Garlic Keeper: bisque at cone 04, glazed at cone 06 using Stroke and Coat glaze
I think when it come to Ceramics I would add, and also 10,000 experiments and 10,000 mistakes. I'll be sharing some of mine with you in this blog post.
Work Of Our Hands Beads made in Namibia
Reading about Mayco's Stroke and Coat ® intrigued me because it was described as sort of an underglaze, but not needing a clear coat on top.
At first the product did not seem very versatile, because it's rather thick, and takes 3 coats. I was used to underglaze which can be thinned down to act like water colors and can produce incredible detail, I didn't think I could get the effects I wanted with Stroke and Coat.
Then, I started to explore and found that it is actually extremely versatile. And indeed the "Wonder Glaze" they claim it is.
I will tell you now about my discoveries.
STENCILING OR SCREEN PRINTING:
Paint on your 3 base coats and then use a contrasting color to stencil or screen print on top of the base color.
On these pieces I painted 2 coats of Ivory and 1 coat of Cracker Jack Brown, then while the brown was still wet, I dabbed on some other colors,( green , dark brown, and orange) This gave me some subtle color variation.
Here I painted my 3 coats of base color, then put the contrast colors in squeeze bottles. Which I got here.
It's even more dimensional if you do 2 coats of design.
As long as you have 3 coats of base color you can thin down Stroke and Coat to a watery consistency for the last coat and wash over all or part of your piece.
Here's a combination of colors and washes
As you may know, for Majolica you paint over a glaze. With Stroke and Coat, just paint on your 3 base coats and then add your detail painting on top. For the detail painting I only used 1 coat of glaze. Note: Mayco recommends using their foundations line for the base coats, but I didn't have any so I used the Stroke and Coat® and in some instances I used transparent glaze as a base.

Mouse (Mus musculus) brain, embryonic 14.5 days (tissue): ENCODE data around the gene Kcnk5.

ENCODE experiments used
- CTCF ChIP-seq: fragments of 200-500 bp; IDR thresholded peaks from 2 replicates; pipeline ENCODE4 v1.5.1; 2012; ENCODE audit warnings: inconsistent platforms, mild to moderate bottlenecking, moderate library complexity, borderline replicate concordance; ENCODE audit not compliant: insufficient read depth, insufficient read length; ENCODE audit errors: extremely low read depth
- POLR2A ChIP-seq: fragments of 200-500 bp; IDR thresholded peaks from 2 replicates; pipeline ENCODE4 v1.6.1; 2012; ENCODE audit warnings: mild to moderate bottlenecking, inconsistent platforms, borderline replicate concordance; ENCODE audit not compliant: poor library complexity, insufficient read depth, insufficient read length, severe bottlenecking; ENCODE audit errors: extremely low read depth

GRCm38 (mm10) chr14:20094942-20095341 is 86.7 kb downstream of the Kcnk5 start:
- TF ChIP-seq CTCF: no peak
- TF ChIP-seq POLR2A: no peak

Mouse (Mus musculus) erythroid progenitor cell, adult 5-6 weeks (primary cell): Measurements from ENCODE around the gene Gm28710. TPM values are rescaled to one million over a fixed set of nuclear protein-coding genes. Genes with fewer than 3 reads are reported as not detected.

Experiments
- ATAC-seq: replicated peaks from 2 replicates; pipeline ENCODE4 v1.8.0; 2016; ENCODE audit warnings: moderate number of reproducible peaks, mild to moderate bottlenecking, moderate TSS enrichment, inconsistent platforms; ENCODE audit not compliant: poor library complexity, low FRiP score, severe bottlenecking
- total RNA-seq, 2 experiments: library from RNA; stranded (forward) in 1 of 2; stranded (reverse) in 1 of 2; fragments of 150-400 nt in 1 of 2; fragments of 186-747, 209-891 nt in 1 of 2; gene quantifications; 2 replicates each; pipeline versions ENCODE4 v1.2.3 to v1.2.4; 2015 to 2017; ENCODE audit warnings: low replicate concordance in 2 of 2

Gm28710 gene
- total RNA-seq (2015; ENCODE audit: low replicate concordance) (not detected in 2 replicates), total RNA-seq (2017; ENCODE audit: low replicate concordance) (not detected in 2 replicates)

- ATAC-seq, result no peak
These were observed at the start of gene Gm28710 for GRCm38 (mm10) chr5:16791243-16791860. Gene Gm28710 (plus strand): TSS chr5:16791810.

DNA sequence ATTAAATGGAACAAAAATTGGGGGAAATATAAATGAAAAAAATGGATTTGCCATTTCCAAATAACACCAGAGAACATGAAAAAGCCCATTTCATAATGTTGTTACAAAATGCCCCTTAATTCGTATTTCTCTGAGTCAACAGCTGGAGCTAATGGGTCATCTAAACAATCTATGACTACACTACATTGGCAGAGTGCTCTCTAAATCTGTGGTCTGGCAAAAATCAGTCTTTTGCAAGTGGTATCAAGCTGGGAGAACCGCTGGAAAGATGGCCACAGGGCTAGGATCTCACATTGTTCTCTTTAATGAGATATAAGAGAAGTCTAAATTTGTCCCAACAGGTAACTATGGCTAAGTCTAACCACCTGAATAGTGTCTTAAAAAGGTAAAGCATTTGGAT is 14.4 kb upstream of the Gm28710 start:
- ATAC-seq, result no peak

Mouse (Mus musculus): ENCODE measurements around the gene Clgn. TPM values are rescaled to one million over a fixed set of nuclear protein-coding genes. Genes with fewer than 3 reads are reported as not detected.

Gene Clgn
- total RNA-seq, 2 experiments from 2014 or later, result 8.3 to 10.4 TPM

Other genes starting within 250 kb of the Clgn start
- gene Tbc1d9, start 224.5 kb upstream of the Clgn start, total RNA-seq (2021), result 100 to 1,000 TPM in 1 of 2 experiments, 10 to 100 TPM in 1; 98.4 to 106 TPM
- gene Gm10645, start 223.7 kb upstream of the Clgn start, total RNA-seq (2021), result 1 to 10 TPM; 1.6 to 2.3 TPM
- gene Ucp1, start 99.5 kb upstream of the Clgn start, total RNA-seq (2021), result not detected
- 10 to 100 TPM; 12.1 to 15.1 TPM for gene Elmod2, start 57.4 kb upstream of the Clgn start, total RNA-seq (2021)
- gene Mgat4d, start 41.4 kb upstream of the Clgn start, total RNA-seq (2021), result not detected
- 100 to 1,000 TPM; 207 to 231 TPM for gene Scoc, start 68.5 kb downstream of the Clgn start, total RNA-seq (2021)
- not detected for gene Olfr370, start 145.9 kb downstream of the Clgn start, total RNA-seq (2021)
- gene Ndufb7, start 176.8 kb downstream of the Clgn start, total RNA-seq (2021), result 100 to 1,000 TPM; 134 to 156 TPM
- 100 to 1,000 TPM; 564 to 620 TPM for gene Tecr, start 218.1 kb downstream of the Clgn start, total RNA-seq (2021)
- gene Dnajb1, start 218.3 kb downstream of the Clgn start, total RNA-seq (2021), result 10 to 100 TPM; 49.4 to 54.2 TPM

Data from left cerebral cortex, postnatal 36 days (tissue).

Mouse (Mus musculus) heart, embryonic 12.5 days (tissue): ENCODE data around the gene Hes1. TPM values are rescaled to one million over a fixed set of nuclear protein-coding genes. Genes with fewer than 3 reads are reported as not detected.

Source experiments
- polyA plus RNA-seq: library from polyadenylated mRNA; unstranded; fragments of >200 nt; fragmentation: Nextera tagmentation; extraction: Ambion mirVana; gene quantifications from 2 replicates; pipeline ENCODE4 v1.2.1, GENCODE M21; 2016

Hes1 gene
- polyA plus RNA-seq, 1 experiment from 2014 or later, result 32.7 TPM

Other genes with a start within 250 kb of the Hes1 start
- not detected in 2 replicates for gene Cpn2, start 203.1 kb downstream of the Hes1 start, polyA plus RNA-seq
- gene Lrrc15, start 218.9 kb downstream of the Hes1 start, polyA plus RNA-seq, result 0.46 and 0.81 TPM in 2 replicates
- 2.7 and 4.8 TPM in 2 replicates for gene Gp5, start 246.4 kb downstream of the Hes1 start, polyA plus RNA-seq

Cup with base coat of clear glaze and Stroke and Coat on top.
Stroke and Coat is suppose to work up to cone 6
(but they recommend firing at cone 06.) All the items above were fired at
Lets see how it does at cone 6:
I was very pleased with the color at cone 6
These samples have 3 coats of glaze.
Here is Stroke and Coat over cone 6 porcelain. I base coated each with clear glaze and then used 1 coat of Stroke and Coat. In some cases I like the water color look, in others not ! Worst of all, I lost my lettering at cone 6. The bottom of the bird cage said FLY.
This bowl was a real disaster. I stamped on the flower design and outlined with Mayco's Designer Liner. The Designer Liner is suppose to go to cone 6 but it also seems to spread at cone 6.
In summary and in my opinion, the glaze got an A+ at cone 06 and at cone 6 just know you will not get dimension or much detail but you should get great color.
One more detail I forgot to mention earlier, but all these pieces that I am not so happy with, can be reglazed with Stroke and Coat. I was very happy to discover that Stroke and Coat sticks very well to previously glazed beads and can give them new life !
Now I just have to see how much Stroke and Coat will fit in our suitcases and save my $ for that extra bag !
See more about our project at www.workofourhands.blogspot.com and find some of our beads at valsceramicgarden ETSY